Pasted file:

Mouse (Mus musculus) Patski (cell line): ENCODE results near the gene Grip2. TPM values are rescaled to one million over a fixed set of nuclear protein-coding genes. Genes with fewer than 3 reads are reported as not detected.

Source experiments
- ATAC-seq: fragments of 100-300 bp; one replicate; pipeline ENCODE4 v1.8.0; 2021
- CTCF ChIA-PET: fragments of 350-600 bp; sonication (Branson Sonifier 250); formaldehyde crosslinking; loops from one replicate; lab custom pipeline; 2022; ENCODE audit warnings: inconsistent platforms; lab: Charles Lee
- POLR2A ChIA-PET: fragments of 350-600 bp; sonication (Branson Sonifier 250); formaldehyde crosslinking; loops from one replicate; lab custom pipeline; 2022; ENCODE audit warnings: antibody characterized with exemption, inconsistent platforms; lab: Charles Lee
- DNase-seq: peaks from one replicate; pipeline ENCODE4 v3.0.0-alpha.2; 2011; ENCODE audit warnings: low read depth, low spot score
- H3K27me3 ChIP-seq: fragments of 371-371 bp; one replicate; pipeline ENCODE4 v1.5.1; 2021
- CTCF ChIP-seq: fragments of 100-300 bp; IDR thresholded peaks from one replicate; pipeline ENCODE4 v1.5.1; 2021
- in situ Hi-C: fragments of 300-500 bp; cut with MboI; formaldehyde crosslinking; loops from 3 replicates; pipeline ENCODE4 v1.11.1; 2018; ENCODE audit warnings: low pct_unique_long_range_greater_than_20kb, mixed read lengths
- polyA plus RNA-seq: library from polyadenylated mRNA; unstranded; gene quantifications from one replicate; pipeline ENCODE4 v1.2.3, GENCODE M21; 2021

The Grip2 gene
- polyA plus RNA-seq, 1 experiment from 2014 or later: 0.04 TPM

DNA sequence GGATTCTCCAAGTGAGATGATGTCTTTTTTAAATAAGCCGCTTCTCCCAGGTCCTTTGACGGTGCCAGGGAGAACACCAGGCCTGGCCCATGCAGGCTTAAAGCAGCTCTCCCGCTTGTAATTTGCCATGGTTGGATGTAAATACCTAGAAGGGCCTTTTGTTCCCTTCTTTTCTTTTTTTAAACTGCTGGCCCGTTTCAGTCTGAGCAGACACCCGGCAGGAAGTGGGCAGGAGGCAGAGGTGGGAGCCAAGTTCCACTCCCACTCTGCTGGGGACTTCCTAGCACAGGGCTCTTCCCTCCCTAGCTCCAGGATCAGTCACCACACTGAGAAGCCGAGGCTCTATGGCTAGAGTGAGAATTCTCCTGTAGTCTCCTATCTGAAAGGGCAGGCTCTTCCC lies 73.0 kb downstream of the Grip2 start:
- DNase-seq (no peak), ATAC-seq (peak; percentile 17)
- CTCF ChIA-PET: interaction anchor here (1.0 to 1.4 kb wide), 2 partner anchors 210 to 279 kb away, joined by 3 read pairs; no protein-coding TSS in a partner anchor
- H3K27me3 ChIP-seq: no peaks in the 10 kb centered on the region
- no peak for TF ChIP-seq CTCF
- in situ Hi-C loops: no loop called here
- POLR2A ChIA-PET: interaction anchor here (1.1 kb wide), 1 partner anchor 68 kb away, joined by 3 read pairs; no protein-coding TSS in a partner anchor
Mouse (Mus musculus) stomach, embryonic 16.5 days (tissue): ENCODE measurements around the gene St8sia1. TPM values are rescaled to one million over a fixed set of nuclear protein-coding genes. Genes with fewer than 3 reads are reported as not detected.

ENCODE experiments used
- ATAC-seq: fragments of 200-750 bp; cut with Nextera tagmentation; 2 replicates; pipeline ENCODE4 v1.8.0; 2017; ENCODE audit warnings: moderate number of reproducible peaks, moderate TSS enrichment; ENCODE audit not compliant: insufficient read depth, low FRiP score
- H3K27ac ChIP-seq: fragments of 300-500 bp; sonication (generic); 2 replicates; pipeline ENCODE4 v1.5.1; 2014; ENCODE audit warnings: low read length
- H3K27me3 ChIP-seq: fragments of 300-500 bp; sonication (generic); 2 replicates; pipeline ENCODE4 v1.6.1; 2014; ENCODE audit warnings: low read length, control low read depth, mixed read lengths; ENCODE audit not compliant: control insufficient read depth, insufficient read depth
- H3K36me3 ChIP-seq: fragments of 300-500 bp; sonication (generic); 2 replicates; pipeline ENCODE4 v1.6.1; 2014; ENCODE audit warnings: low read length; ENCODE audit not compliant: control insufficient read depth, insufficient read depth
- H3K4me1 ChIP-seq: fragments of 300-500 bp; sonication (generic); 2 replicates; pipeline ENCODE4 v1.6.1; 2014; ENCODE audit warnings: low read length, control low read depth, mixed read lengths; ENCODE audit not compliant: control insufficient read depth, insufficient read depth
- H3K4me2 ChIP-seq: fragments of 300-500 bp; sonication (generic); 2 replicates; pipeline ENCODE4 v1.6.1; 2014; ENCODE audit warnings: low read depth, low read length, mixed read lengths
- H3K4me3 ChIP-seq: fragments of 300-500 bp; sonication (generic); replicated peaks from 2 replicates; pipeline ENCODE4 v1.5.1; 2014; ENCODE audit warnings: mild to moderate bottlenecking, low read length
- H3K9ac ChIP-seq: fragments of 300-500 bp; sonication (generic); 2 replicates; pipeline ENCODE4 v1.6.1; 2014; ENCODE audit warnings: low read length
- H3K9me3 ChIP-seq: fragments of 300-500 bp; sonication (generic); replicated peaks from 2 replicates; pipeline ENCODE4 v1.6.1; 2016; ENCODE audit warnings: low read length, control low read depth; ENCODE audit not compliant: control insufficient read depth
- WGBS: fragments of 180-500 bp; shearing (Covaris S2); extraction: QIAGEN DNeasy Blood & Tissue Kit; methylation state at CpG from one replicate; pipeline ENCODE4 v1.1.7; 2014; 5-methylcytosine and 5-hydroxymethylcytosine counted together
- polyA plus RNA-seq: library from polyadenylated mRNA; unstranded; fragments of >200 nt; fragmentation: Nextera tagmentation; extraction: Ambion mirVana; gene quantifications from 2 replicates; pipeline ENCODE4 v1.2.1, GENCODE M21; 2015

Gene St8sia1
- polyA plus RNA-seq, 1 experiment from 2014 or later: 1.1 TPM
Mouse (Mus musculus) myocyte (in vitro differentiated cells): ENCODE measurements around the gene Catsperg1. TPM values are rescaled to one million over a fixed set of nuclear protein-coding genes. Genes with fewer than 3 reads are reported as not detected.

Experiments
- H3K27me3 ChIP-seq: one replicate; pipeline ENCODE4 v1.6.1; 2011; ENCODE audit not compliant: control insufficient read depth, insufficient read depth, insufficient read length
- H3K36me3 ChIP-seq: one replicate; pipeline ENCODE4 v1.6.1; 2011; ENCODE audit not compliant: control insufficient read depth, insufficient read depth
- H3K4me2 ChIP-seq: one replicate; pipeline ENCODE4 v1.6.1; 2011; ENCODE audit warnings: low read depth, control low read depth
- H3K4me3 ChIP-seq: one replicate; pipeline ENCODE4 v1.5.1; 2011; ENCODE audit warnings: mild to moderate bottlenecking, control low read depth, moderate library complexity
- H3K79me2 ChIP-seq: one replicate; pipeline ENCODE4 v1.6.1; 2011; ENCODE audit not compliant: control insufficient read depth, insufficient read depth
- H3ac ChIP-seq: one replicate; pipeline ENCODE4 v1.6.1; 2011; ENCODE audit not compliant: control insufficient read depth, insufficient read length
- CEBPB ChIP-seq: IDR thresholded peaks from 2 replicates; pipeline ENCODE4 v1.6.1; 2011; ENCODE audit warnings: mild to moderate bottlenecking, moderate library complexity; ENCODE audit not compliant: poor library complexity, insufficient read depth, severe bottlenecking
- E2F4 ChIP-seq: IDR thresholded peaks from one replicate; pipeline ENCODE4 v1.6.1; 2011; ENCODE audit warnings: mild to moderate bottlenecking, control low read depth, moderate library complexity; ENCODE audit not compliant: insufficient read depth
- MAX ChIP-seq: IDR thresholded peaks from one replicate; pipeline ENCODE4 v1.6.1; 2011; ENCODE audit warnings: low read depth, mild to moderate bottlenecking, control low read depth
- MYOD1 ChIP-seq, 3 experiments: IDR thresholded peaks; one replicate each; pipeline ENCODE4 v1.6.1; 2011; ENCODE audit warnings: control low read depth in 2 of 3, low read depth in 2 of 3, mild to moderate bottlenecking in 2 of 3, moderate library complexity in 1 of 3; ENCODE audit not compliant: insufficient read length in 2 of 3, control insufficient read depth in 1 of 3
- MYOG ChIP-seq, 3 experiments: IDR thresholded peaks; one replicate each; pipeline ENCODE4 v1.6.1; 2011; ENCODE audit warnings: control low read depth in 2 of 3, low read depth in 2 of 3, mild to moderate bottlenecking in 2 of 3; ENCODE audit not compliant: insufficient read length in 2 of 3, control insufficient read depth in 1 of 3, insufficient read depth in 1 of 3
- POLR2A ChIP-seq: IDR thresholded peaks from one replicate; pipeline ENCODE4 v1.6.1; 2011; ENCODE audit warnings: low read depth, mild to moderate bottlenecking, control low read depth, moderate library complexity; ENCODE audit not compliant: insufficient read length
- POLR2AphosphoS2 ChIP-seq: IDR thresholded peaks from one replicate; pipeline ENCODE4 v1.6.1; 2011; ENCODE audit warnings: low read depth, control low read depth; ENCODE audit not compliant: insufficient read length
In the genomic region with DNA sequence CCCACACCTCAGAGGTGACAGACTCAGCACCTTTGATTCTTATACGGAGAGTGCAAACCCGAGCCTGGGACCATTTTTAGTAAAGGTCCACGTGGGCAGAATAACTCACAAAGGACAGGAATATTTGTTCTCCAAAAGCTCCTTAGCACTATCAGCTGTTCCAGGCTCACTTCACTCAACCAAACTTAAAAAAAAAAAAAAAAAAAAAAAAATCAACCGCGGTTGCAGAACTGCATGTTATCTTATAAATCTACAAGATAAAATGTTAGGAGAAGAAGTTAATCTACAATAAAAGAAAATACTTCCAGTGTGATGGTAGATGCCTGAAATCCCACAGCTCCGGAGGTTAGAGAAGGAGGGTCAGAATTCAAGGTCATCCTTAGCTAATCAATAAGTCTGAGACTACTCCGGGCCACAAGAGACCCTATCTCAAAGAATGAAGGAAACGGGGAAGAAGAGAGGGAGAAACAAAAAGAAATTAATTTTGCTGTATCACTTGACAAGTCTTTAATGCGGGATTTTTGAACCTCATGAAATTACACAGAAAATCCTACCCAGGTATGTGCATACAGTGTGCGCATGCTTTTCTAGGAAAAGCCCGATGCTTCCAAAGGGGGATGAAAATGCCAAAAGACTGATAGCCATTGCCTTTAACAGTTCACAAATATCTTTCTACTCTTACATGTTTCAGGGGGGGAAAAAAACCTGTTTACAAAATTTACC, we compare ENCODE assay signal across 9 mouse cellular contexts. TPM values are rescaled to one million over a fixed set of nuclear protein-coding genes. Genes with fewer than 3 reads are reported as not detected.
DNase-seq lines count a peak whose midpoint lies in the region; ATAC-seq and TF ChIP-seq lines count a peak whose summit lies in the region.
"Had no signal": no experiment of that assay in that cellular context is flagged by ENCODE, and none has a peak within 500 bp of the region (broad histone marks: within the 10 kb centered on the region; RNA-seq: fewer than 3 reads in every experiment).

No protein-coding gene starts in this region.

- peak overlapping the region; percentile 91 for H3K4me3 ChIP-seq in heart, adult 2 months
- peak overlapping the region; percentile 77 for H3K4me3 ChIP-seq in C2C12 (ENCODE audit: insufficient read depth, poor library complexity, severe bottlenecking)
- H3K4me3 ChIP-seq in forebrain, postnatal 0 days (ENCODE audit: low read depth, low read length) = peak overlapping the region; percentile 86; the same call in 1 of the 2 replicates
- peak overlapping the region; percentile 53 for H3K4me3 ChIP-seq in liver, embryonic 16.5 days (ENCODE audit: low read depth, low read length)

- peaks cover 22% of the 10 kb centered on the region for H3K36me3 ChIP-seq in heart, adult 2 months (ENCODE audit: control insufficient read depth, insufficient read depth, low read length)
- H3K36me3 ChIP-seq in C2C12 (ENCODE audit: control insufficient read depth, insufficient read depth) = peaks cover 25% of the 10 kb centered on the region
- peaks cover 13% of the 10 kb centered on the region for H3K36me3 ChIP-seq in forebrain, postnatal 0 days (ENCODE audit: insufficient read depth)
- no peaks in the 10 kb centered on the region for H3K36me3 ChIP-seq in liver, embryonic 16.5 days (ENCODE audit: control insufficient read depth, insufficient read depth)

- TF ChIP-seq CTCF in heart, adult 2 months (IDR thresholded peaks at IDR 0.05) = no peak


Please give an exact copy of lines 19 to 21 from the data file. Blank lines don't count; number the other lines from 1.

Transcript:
- POLR2A ChIA-PET: interaction anchor here (1.1 kb wide), 1 partner anchor 68 kb away, joined by 3 read pairs; no protein-coding TSS in a partner anchor
Mouse (Mus musculus) stomach, embryonic 16.5 days (tissue): ENCODE measurements around the gene St8sia1. TPM values are rescaled to one million over a fixed set of nuclear protein-coding genes. Genes with fewer than 3 reads are reported as not detected.

ENCODE experiments used